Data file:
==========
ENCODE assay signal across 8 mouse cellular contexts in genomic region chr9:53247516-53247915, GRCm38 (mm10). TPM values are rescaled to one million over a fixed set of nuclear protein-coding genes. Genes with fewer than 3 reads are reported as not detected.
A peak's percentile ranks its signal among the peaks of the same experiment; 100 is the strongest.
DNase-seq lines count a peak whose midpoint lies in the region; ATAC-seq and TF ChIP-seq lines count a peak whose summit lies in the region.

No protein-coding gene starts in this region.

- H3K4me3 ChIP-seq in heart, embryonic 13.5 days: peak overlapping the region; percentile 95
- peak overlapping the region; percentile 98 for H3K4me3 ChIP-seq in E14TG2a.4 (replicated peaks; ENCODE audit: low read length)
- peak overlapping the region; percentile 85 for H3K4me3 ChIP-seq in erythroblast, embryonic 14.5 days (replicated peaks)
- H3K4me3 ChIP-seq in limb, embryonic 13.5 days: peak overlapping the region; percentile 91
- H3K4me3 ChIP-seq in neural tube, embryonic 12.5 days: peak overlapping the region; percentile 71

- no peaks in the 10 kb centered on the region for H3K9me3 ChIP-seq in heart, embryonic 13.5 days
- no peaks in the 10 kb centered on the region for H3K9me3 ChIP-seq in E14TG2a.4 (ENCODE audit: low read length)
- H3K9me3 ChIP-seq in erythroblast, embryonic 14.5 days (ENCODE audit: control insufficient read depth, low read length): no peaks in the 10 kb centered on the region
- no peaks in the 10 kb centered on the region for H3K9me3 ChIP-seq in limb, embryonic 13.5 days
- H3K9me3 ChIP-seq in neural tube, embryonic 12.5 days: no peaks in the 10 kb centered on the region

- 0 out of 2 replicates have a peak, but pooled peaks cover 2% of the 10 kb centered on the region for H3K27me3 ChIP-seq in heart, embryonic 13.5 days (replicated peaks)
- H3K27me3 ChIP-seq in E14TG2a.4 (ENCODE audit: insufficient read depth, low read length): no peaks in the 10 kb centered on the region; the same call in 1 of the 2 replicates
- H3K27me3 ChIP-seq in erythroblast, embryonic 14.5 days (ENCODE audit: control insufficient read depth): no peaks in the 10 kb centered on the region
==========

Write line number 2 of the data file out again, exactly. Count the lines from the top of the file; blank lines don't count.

A peak's percentile ranks its signal among the peaks of the same experiment; 100 is the strongest.